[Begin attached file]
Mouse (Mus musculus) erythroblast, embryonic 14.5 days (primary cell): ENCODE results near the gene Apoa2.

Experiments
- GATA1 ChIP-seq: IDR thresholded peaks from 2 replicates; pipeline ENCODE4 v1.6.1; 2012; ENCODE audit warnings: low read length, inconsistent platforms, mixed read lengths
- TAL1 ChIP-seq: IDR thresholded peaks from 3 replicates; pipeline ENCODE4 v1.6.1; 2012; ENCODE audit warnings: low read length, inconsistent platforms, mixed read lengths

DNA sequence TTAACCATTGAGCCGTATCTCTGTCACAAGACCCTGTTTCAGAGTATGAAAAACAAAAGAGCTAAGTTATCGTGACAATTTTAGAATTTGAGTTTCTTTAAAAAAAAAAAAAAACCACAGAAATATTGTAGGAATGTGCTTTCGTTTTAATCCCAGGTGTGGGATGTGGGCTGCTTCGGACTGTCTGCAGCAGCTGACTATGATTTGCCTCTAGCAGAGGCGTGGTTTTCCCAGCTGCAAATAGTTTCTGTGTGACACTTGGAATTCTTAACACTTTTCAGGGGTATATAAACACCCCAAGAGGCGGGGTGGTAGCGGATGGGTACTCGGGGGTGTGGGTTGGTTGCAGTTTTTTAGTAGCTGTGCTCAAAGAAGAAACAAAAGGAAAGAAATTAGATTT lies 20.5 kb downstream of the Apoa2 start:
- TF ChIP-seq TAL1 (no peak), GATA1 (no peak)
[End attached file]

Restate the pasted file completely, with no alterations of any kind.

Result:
Mouse (Mus musculus) erythroblast, embryonic 14.5 days (primary cell): ENCODE results near the gene Apoa2.

Experiments
- GATA1 ChIP-seq: IDR thresholded peaks from 2 replicates; pipeline ENCODE4 v1.6.1; 2012; ENCODE audit warnings: low read length, inconsistent platforms, mixed read lengths
- TAL1 ChIP-seq: IDR thresholded peaks from 3 replicates; pipeline ENCODE4 v1.6.1; 2012; ENCODE audit warnings: low read length, inconsistent platforms, mixed read lengths

DNA sequence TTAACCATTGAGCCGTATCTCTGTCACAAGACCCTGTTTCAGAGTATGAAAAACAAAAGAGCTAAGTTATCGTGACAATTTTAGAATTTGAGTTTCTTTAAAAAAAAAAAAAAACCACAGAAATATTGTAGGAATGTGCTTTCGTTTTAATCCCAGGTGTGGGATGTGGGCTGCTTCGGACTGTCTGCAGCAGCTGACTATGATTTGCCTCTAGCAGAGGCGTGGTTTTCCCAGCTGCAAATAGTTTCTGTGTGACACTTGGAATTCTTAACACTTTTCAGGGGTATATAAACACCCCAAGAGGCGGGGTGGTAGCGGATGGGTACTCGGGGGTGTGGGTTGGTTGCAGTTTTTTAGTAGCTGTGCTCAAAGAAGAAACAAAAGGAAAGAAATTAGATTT lies 20.5 kb downstream of the Apoa2 start:
- TF ChIP-seq TAL1 (no peak), GATA1 (no peak)